The London Symphony Chorus was on predictably fine form too. Its choral weight and attack registering unfailingly from the opening Huntsman’s Chorus onwards. Both the chorus and Davis were keenly aware of the echoes of Haydn’s Die Jahreszeiten — they recorded it relatively recently — a little later on during the first act. Would that one could hear more choral singing of such distinction in the opera house! Simon O’Neill performed a decent, professional task. He can sing the notes — and did. He can sing the words too, but there remains, as I have generally found with this artist, a lurking suspicion that he is not always entirely clear what the words mean. Moreover, the pinched quality of his voice is, despite its heft, becoming increasingly pronounced. It is perhaps easier to take here than in a work on the scale of Die Meistersinger, but one could hardly call it ingratiating. Christine Brewer again certainly has the required vocal heft for the work. Her wobble became unduly pronounced in her second act aria, but sincerity of spirit won through here, and in a lovely third-act cavatina. To start with, I found Sally Matthews’s timbre a little pallid, but was soon won over. There was certainly much to esteem in her clarity of line (not least vis-à-vis certain of her colleagues), and she handled the coloratura not only with ease but with a sure understanding of its dramatic purpose. A distinguished performance indeed! Lars Woldt was a late replacement for Falk Struckmann as Kaspar. He shone in the role, not least on account of his natural ease with his native tongue. I can imagine some might have found his vibrato a little heavy — I did not — but there was, vibrato aside, something impressively resounding to his tonal quality and delivery. The appearance of Stephan Loges as Ottokar — it is pretty much impossible to judge his electronic appearance as Zamiel — made one wish, from its elegance of delivery, that the character had more to sing. Gidon Saks wobbled a bit as the Hermit, but I am not sure that matters too much with respect to that particular role. I should also definitely mention a winning, stylish Killian from Marcus Farnsworth; again, it was difficult not to wish that the role might be expanded. Martin Snell and Lucy Hall rounded off with aplomb a cast of many virtues.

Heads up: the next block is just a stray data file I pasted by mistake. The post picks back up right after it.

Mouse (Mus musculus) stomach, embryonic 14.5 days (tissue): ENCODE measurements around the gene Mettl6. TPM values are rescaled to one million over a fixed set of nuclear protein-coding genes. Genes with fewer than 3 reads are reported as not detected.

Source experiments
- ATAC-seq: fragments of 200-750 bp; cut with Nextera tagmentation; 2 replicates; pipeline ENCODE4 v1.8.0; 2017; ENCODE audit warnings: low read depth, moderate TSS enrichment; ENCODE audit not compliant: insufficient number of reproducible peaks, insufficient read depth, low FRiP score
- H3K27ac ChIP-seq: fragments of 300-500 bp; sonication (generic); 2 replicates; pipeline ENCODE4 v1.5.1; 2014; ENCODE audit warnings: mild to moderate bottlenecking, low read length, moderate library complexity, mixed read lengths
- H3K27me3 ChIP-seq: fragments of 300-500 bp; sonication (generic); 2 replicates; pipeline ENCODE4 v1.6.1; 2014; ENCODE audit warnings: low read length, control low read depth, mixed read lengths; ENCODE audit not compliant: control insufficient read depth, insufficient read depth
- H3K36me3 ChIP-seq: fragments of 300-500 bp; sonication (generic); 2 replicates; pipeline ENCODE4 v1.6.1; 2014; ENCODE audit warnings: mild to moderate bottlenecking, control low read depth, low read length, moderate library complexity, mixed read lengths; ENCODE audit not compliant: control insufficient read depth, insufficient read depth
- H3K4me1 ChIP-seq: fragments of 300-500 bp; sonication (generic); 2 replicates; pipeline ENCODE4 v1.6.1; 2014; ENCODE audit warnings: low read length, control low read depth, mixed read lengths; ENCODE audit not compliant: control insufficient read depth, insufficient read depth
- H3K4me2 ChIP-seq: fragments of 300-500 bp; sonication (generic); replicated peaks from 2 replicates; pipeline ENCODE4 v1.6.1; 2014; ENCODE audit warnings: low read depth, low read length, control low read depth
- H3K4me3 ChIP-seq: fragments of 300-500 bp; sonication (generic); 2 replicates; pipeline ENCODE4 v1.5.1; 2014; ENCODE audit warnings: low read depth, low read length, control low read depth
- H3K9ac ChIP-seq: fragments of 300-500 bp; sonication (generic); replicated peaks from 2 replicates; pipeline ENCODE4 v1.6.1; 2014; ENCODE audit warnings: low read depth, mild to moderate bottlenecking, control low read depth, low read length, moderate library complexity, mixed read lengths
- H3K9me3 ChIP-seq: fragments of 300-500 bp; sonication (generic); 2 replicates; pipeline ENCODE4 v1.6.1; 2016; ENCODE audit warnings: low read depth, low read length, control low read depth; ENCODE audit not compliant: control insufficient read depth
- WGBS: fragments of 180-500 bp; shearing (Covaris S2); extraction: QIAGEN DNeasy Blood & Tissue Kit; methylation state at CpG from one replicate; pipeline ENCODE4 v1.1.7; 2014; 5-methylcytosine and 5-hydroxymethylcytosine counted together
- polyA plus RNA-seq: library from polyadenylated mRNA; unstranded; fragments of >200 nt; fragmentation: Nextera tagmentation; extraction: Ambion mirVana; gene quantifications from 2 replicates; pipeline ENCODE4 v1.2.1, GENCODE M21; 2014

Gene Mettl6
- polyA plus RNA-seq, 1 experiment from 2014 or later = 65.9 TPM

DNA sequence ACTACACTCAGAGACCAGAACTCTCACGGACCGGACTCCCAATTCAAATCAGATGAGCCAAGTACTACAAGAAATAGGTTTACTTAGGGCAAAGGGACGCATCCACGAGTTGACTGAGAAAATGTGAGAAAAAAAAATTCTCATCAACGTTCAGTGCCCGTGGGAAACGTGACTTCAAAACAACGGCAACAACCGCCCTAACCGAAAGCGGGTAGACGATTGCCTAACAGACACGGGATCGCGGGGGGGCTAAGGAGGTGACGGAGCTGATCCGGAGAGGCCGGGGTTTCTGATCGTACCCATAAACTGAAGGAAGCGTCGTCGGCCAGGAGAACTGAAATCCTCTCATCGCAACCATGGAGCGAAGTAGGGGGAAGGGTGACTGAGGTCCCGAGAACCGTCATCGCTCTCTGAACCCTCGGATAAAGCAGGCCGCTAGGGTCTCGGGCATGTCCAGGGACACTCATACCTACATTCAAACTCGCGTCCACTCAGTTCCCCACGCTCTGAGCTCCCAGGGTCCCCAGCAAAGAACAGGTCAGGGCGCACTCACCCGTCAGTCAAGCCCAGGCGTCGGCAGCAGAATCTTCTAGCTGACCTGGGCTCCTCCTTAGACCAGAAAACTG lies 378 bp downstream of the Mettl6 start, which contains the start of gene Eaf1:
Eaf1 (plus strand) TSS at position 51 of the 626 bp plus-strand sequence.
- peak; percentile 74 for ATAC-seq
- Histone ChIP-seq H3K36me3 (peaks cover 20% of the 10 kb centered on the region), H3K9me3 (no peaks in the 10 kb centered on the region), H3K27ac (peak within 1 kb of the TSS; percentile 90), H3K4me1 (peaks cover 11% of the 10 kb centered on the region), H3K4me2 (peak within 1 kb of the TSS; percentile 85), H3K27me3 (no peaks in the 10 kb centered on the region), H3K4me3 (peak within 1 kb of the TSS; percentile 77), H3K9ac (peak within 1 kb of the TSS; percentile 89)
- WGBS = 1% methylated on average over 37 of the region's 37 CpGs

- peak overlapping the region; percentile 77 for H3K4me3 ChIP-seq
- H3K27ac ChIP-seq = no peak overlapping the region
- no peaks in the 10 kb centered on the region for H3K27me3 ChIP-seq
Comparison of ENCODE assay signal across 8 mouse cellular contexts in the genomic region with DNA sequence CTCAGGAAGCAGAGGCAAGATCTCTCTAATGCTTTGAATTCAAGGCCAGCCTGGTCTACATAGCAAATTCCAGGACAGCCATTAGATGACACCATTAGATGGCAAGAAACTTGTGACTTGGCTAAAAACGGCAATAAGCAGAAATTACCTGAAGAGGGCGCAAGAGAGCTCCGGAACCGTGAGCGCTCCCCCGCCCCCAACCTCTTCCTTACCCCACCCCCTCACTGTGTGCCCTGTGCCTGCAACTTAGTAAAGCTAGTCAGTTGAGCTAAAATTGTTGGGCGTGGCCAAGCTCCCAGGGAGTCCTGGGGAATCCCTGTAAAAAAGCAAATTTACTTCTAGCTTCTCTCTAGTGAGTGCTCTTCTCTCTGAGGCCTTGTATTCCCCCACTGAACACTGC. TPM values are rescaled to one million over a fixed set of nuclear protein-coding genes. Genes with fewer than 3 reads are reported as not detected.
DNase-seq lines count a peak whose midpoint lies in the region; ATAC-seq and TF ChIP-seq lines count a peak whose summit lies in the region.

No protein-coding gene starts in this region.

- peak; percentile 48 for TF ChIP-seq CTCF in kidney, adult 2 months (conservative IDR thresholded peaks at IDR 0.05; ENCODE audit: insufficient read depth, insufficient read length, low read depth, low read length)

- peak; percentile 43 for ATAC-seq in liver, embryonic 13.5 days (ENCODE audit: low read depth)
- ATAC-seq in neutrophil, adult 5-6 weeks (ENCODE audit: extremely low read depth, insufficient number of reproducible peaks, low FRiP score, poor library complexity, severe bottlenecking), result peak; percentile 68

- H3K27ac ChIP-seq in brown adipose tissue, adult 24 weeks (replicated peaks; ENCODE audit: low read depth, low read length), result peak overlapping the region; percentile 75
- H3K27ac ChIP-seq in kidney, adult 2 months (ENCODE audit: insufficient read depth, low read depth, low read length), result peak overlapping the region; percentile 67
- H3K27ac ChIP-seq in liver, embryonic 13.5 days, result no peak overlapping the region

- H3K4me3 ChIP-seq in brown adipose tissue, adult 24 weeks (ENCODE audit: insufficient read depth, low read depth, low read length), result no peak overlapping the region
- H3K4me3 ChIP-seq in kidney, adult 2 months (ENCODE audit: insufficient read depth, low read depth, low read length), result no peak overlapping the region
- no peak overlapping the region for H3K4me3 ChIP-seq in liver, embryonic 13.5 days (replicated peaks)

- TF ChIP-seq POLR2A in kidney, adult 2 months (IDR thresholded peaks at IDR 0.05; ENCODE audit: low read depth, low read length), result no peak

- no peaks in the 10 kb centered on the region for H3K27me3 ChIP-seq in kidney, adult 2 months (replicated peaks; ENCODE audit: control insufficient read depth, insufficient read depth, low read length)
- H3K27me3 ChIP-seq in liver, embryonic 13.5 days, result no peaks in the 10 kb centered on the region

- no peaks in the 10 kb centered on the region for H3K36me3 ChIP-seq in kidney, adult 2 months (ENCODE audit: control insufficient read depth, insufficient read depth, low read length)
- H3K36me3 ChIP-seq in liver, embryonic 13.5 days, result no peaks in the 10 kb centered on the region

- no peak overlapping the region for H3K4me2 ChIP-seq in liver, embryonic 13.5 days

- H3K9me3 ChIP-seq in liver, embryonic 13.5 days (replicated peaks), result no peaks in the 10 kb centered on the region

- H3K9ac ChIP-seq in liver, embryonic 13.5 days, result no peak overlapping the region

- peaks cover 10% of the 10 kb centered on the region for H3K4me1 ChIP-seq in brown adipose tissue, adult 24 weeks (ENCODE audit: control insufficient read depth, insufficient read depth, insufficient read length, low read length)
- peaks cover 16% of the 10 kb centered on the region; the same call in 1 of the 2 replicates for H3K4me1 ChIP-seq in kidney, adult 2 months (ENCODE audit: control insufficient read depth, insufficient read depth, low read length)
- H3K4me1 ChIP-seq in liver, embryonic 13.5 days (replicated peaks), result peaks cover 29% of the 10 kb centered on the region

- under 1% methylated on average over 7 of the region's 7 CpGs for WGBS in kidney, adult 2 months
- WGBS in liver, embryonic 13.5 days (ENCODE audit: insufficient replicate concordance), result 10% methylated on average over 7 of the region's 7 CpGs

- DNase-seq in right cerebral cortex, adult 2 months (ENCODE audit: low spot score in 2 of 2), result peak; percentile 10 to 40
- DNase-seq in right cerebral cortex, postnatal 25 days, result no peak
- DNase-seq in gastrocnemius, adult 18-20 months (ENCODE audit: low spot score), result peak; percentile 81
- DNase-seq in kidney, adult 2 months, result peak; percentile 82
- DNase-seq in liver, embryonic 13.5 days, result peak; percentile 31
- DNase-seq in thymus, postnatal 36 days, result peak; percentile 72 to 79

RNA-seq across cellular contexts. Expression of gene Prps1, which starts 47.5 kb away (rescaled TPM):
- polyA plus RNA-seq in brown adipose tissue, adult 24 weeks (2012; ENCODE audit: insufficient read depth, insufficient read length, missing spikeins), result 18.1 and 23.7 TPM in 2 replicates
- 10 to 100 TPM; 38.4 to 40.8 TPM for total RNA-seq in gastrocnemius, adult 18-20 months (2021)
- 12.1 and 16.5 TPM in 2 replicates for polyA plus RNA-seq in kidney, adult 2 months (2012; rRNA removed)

If it is difficult, then, quite to see those Bohemian Woods in the concrete jungle of the Barbican Centre, and the nature of the concert performance made for a less Romantic rendering than one would hope for in the theatre, this performance exhibited many singular qualities. It will certainly be worth hearing on CD.

Mark Berry

Send to a friend

Send a link to this article to a friend with an optional message.

Friend's Email Address: (required)

Your Email Address: (required)

Message (optional):